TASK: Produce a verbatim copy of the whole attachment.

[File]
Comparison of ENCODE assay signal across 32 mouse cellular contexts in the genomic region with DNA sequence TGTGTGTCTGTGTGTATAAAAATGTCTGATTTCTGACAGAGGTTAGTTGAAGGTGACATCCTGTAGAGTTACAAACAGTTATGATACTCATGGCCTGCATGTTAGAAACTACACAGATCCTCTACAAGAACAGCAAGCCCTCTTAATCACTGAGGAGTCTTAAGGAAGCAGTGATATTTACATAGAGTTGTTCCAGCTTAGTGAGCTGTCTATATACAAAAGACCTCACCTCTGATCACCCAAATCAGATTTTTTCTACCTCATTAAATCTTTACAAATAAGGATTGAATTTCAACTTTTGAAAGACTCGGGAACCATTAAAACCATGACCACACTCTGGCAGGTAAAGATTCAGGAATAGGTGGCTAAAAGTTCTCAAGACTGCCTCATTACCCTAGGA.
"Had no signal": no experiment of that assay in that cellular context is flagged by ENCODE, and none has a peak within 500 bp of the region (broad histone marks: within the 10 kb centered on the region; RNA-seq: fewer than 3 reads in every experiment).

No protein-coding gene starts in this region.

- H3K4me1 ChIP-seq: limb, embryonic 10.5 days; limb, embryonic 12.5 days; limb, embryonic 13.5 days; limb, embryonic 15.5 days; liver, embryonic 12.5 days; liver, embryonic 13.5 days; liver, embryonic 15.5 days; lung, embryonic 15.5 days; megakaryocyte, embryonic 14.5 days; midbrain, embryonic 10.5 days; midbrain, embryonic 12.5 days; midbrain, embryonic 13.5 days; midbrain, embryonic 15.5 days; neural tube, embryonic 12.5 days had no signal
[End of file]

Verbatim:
Comparison of ENCODE assay signal across 32 mouse cellular contexts in the genomic region with DNA sequence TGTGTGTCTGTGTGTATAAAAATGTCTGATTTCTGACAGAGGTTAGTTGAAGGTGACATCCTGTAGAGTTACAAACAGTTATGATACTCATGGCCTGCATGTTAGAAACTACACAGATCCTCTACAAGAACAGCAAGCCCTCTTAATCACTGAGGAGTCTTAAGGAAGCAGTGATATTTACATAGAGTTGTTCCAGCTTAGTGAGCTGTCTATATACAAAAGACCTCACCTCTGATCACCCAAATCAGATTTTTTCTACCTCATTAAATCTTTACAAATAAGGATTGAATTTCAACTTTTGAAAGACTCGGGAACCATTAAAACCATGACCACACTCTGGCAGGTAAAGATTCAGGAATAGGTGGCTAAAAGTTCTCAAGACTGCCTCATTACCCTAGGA.
"Had no signal": no experiment of that assay in that cellular context is flagged by ENCODE, and none has a peak within 500 bp of the region (broad histone marks: within the 10 kb centered on the region; RNA-seq: fewer than 3 reads in every experiment).

No protein-coding gene starts in this region.

- H3K4me1 ChIP-seq: limb, embryonic 10.5 days; limb, embryonic 12.5 days; limb, embryonic 13.5 days; limb, embryonic 15.5 days; liver, embryonic 12.5 days; liver, embryonic 13.5 days; liver, embryonic 15.5 days; lung, embryonic 15.5 days; megakaryocyte, embryonic 14.5 days; midbrain, embryonic 10.5 days; midbrain, embryonic 12.5 days; midbrain, embryonic 13.5 days; midbrain, embryonic 15.5 days; neural tube, embryonic 12.5 days had no signal